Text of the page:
Port Hardy district gets cash for culverts

PORT HARDY—Hoping to avoid a repeat of last year’s flood, Port Hardy council announced it will be using close to a half-million dollars in grant cash to fix decrepit culverts.

PORT HARDY—Hoping to avoid a repeat of last year’s flood, Port Hardy council announced it will be using close to a half-million dollars in grant cash to fix decrepit culverts.

Rick Davidge, chief administrative officer, said September’s deluge caused the worst flooding this community has experienced.

“It was all infrastructure damage for our part, but the household damage out there was phenomenal — about 400 or 500 homes,” said Davidge, who noted the heavy rains and subsequent floods caused more than $1 million in damages.

“It was really odd, the North Island is known for its rain, but the (flooding rain) happened over a six or seven hour period,” he said.

Davidge said about 170 mm fell in the Port Hardy area over the course of just a few hours.

“It was just a deluge … it was quite amazing.”

A big contributor to the flooding was the state of the culverts, he said.

“They were just plain old and undersized.”

Council announced at its regular June 14 meeting $400,000 would be coming into city coffers via the provincially funded Towns For Tomorrow, a provincial program that provides funding for infrastructure projects to address climate change and contribute to the overall health, sustainability and livability of communities.

“We were aware of that program and it was very timely for us,” said Davidge.

All the new cash will be going towards new culverts.

“There are two sections of culverts on the bottom end of the Beaver Harbour Road and Chatham Avenue, so there’s two crossings there that will have to be upgraded.”

Davidge said the province picked up 80 per cent of the flood damage costs and “we fund the rest.”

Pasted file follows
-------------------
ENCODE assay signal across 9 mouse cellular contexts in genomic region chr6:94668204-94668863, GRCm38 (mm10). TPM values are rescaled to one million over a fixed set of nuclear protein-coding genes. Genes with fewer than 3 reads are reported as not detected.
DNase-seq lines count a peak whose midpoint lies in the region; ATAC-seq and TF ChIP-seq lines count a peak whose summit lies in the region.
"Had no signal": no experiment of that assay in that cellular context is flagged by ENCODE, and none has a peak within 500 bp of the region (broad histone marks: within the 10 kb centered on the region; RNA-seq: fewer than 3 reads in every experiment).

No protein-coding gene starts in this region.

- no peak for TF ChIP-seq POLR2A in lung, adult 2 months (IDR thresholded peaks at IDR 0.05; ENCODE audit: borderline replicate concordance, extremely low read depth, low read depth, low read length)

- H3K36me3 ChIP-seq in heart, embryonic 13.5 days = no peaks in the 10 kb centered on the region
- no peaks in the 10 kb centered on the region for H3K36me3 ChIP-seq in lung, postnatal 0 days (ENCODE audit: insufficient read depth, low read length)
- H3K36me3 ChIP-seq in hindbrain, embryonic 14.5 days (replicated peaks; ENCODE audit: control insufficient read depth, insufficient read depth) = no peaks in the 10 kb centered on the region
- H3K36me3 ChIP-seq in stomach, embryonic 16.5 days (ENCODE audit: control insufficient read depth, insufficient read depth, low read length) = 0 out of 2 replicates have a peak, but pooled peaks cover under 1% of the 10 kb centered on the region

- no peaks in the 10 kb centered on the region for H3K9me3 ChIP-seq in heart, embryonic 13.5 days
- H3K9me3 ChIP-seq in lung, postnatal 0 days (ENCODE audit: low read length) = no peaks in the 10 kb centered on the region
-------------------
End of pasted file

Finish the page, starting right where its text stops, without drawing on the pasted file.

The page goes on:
The job will be going to tender and Davidge said it’s possible the work could be done before the fall.

“We’re hopeful it will be.”

 

Just Posted

Island wide crime spree leads to multiple charges against Cowichan Valley resident

Social Media and citizens of the North Island played a big role in solving the case.

Port Hardy council stands with Marine Harvest

Mayor and council went out on the water to experience local aquaculture firsthand.

Marine Harvest Upper Island Riptide U18 Girls bring home provincial gold

“This has been an extra-ordinary season with a diverse group of young ladies…”

Heat warning issued for Vancouver Island

Temperatures expected to cool down later this week

Port Alice considers taking back Link River

Village debates not renewing agreement with RDMW

REPLAY: B.C.’s best video this week

In case you missed it, here’s a look at replay-worthy highlights from across the province this week

Island wide crime spree leads to multiple charges against Cowichan Valley resident

Social Media and citizens of the North Island played a big role in solving the case.

‘Lava bomb’ through roof of tour boat injures 22 in Hawaii

“An explosion occurred near the shoreline hurling hot lava rocks towards the boat and injuring several passengers”

Cops for Cancer tees it up at Seven Hills Golf and Country Club

The Cops for Cancer annual golf tournament had 10 teams signed up with roughly 40 competitors.

B.C. teen meets Nicolas Cage

Filming mob movie in downtown Vernon, B.C.

Critics claim Trump “defended a tyrant”

Trump questions US intel, not Putin, on Russia 2016 meddling

B.C. MLAs choose new children’s watchdog

Jennifer Charlesworth has worked in government, social services

B.C. reporter calls out immigration photo on social media as fake news

A Vancouver reporter is calling out a British politician for spreading fake news

Most Read